Bitcoin tumbled below $10,000, bringing its loss to more than 50 percent from a record set only a month ago, as increased scrutiny from regulators around the world weighs on the digital-coin craze.
The largest cryptocurrency tumbled as much as 14 percent to $9,186, before recouping most of the losses, according to consolidated pricing data collated by Bloomberg. Bitcoin has fallen from a record $19,511 reached Dec. 18, and seen more than $140 billion shaved off its market value. It last traded below $10,000 on Dec. 1.
The selloff this week, triggered by concern regulators are about to tighten their graps of the market, brings more trauma to a digital-coin market that has lost more than $300 billion in value just since Jan. 13. After a dizzying rally pushed Bitcoin higher by 1,400 percent last year, the latest plunge cast doubt on the viability of cryptocurrencies and the blockchain technology that underpins it.
"Bitcoin was overbought and sentiment was ecstatic," said Ari Paul, chief investment officer of BlockTower Capital Advisors. "This is an overdue correction triggered by South Korean regulation fears."
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The most recent signs of a regulatory clampdown have come out of Asia, a hotbed of bitcoin trading. In South Korea, regulators warned they may shut down cryptocurrency exchanges completely after limiting their operations, while China is said to have intensified its curbs on trading of the digital coins, extending restrictions to over-the-counter and peer-to-peer platforms after banning exchanges last year. In the U.S., the Securities and Exchange Commission asked at least 15 funds to pull applications this month for bitcoin-related exchange-traded funds.
That’s left speculators across the globe struggling to determine when or how market watchdogs may rein in an industry that is decentralized and derives much of its value from anonymous ownership.
"We get sell offs like this fairly regularly. I think this one is more pronounced and press-worthy since it is affecting more people and the dollars at stake are greater," said Joe Van Hecke, managing partner at Chicago-based Grace Hall Trading LLC. "It’s a great time to evaluate which of these coins have staying power, actually have utility going forward, and invest in those."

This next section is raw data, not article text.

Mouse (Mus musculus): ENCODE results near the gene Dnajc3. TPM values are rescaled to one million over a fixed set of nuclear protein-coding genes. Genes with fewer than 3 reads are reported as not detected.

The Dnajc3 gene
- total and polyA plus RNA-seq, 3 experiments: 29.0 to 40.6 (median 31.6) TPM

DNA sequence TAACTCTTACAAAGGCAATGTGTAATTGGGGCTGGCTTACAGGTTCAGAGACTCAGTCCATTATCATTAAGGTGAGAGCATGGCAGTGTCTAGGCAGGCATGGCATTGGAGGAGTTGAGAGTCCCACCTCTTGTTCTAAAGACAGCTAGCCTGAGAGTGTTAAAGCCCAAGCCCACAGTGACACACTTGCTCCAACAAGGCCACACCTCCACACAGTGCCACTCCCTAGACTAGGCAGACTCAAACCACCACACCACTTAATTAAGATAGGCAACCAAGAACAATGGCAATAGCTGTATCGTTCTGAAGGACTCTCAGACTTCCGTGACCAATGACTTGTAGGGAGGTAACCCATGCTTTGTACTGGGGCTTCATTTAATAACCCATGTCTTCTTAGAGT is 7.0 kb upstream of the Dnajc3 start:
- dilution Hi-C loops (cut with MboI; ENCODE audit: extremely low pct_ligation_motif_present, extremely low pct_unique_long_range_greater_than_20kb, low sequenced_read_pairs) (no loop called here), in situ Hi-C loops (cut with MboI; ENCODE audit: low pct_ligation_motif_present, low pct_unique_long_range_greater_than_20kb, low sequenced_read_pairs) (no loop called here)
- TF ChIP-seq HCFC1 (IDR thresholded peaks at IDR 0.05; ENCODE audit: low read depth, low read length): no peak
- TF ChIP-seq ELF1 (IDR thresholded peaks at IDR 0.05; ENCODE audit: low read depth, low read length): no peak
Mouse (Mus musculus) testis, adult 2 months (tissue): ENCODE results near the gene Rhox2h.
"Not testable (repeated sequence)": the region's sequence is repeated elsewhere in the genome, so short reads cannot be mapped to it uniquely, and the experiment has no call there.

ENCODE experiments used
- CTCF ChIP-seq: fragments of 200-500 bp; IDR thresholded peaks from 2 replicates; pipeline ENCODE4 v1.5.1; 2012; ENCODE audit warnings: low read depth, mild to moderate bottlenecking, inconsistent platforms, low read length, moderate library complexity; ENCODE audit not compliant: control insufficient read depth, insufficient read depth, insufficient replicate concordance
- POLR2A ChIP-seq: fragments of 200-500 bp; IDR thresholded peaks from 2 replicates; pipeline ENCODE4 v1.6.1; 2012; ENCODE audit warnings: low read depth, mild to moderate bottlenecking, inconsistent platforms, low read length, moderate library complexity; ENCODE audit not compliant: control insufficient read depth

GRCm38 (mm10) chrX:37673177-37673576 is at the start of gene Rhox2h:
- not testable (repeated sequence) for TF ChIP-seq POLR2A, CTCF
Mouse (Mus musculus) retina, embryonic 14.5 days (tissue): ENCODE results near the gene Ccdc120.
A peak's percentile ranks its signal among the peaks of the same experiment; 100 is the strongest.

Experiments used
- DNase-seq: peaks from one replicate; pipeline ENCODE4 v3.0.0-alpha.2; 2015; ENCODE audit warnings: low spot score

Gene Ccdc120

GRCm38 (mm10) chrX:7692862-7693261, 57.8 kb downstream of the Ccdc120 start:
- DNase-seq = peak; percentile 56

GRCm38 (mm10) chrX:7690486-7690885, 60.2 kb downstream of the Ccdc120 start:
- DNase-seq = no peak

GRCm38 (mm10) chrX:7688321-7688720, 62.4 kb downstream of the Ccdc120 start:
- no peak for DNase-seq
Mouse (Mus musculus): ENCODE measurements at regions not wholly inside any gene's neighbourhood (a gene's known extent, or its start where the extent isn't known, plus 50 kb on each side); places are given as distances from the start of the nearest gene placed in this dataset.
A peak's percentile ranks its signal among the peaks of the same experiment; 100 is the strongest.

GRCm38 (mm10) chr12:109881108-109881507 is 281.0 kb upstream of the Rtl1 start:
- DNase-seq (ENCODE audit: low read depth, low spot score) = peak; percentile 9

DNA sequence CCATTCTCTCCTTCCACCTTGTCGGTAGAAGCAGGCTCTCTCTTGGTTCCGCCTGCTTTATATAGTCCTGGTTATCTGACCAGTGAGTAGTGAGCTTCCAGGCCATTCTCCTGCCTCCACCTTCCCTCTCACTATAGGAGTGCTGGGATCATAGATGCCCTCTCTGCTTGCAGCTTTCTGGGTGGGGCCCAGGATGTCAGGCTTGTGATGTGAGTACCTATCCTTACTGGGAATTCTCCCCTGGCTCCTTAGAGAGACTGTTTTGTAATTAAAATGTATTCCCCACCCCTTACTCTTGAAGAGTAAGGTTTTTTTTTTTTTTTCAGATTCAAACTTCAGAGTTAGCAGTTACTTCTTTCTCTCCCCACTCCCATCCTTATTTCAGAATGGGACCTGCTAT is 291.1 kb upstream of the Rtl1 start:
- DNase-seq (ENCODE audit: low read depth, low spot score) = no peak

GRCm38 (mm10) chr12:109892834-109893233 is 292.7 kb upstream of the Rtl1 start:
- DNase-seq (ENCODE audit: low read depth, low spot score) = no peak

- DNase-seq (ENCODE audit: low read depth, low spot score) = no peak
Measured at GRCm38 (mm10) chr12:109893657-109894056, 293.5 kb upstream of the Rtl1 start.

Souring the mood in the market, cryptocurrency exchange Bitconnect said it’s shutting down after receiving two cease-and-desist letters from state authorities for the unauthorized sale of securities and suffering from denial-of-service attacks, while one of the biggest trading platforms, Kraken, was offline for over a day last week as a scheduled update went awry.
In addition, some are blaming part of the rout on the Lunar New Year, as Asian traders cash out their cryptocurrencies to travel and buy gifts for the holiday that starts Feb. 16 this year.
The sell-off has been amid relatively high trading volume, with around 400,000 bitcoin exchanging hands on Jan. 15, the highest since Dec. 21, according to the latest data on Bitcoinity.org.
It wasn’t supposed to happen that way. When bitcoin futures started trading last month on CME Group Inc. and Cboe Global Markets Inc. exchanges, it triggered speculation that there would soon be a range of crypto ETF and mutual fund offerings. That in turn would draw hordes of new investors and lift bitcoin even higher.